Introduction. Death-censored graft loss (GL) is generally analyzed as a single endpoint. However, GL has multiple causes, alloimmune (GLA, acute rejection, chronic antibody rejection) and non-alloimmune (GLNA, recurrent disease, medical illness, etc.). We postulated that assessing GLA/GLNA separately may reveal previously unrecognized associations of clinical significance.
Methods. Included are 1491 crossmatch negative, adult, kidney recipients from 1996-2007; age 50.7±14; 73% living donors; follow up 84.4±44 months. 77% received thymoglobulin induction and triple immunosuppression (tacrolimus, 76%).
Results. There were 281 GL (19%): 37 (2%) primary non-function, 13 (1%) unknown cause, 97 GLA (7%) and 134 GLNA (9%). Compared to 1996-99 transplants, the risk of GLA declined after 2005 (p=0.048) while the risk of GLNA declined throughout the study period (p=0.001). Table shows variables associated with GLA/GLNA (multivariate). GLA risk declined with increasing recipient age: at 5/10 years GLA were 7.6/17.5% in recipients<40 (N=359) and 1.2/4.6% in those>60 (N=420). Increasing recipient age reduced the impact of GLA risk factors: compared to no DSA, recipients with DSA-II pre-transplant (N=104) and age>50 (N=51) had no increased risk of GLA (p=0.899) while GLA risk increased progressively with decreasing recipient age<50 (p=0.013). Similarly, compared to no acute rejection (AR), AR in recipients age>50 did not increase GLA risk (p=0.135) while in younger recipients AR related to markedly increased GLA risk (p<0.0001). These associations were not aparent when GL was considered as a single endpoint. Increasing donor age related to GLNA (table) due to graft fibrosis/atrophy (HR=1.55, p=0.032) and marginally to GL during medical illness (p=0.072).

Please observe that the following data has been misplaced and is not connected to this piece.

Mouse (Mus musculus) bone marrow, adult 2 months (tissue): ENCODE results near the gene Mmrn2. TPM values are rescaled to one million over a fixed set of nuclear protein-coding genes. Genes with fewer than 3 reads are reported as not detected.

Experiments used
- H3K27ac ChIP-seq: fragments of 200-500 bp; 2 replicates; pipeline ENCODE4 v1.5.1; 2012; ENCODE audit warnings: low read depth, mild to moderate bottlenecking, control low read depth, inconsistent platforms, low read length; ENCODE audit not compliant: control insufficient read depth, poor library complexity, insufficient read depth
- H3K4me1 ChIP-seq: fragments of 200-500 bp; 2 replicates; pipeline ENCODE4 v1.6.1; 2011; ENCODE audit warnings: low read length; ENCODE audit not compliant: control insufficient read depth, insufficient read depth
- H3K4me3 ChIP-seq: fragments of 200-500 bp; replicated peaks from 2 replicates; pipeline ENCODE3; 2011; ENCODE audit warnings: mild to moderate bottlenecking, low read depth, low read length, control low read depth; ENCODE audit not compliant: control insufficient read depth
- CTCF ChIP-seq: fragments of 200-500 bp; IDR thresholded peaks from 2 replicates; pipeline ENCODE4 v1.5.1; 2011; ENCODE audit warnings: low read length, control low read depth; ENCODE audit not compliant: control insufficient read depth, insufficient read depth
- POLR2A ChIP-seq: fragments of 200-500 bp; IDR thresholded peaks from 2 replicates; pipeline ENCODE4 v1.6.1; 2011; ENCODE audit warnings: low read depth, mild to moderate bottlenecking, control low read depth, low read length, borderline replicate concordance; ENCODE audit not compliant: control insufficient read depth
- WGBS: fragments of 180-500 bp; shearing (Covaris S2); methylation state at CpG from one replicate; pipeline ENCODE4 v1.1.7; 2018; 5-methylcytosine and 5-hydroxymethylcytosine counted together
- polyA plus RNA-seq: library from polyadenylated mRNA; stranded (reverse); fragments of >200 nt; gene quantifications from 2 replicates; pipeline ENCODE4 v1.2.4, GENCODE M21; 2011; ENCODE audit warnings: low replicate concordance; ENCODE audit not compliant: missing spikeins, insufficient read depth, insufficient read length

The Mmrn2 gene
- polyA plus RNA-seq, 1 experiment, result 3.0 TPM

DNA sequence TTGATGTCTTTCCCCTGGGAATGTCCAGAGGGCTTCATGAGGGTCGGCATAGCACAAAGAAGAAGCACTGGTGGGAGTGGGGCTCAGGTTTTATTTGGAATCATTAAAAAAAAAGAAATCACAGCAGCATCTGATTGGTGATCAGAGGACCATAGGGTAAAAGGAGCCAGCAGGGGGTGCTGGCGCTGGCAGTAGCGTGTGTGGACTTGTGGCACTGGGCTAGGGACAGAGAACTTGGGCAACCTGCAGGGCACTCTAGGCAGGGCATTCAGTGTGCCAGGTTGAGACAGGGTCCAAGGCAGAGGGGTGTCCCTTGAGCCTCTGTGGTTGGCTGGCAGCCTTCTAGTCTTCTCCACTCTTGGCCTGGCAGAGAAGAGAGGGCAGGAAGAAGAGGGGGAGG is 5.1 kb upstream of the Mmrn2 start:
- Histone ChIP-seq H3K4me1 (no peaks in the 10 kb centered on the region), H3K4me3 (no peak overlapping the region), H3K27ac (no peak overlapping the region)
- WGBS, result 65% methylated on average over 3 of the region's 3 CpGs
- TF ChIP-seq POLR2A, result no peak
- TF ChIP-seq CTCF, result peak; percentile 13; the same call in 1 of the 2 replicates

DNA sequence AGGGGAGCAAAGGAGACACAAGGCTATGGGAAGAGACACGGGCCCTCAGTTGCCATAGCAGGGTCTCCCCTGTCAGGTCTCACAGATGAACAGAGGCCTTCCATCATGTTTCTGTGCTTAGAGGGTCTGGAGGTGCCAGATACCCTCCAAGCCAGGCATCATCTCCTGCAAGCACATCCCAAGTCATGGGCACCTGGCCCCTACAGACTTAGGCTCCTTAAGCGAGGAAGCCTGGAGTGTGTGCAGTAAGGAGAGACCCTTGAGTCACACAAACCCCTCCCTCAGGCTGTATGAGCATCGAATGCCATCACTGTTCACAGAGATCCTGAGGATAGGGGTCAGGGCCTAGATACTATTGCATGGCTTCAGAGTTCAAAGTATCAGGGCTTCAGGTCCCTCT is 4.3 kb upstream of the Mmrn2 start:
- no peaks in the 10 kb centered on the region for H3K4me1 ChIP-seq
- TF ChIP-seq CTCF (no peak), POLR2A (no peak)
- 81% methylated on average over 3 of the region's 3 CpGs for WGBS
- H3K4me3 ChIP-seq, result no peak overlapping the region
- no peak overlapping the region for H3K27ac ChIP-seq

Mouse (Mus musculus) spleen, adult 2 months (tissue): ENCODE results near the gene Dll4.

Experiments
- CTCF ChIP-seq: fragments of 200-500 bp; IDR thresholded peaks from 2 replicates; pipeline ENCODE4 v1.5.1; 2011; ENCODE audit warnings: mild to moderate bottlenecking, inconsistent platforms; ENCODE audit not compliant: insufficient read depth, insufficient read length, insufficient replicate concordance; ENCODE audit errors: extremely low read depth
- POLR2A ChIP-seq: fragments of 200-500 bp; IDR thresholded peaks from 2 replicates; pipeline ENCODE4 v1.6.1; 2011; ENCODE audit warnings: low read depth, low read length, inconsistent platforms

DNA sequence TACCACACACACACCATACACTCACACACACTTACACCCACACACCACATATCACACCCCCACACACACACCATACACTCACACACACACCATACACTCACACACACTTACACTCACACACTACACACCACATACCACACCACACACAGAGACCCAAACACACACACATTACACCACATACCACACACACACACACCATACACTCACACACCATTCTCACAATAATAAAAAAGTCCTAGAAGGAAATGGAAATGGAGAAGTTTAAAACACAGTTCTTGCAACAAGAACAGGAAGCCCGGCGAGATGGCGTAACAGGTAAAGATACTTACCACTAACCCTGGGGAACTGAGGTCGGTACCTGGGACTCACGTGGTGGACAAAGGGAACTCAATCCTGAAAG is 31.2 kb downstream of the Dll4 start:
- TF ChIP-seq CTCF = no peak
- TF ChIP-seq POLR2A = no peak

Conclusions. Analyses of risk factors for GLA/GLNA suggest that these are distinct events. Analyses revealed previously unappreciated powerful protective effects of recipient age against alloimmune injury. Analyses of GL by cause helps understand risk factors for graft loss and suggests new management strategies.
|Recipient age||0.56 (0.52-0.60) p<0.0001||p=0.356|
|HLA mismatches||1.35 (1.13-1.62) p=0.001||p=0.087|
|DSA class II||2.53 (1.23-5.22) p=0.012||p=0.279|
|Transplant number||1.76 (1.16-2.68) p=0.008||p=0.815|
|Donor age||p=0.078||1.35 (1.29-1.41) p<0.0001|
|Donor type||p=0.163||1.43 (1.19-1.71) p<0.0001|
To cite this abstract in AMA style:Cosio F, Rodrigo E, Ters MEl, Chopra B, Lorenz E, Stegall M. Alloimmune and Non-Alloimmune Kidney Graft Losses, Improving Our Understanding of Factors Associated with Failure [abstract]. Am J Transplant. 2013; 13 (suppl 5). https://atcmeetingabstracts.com/abstract/alloimmune-and-non-alloimmune-kidney-graft-losses-improving-our-understanding-of-factors-associated-with-failure/. Accessed October 26, 2020.
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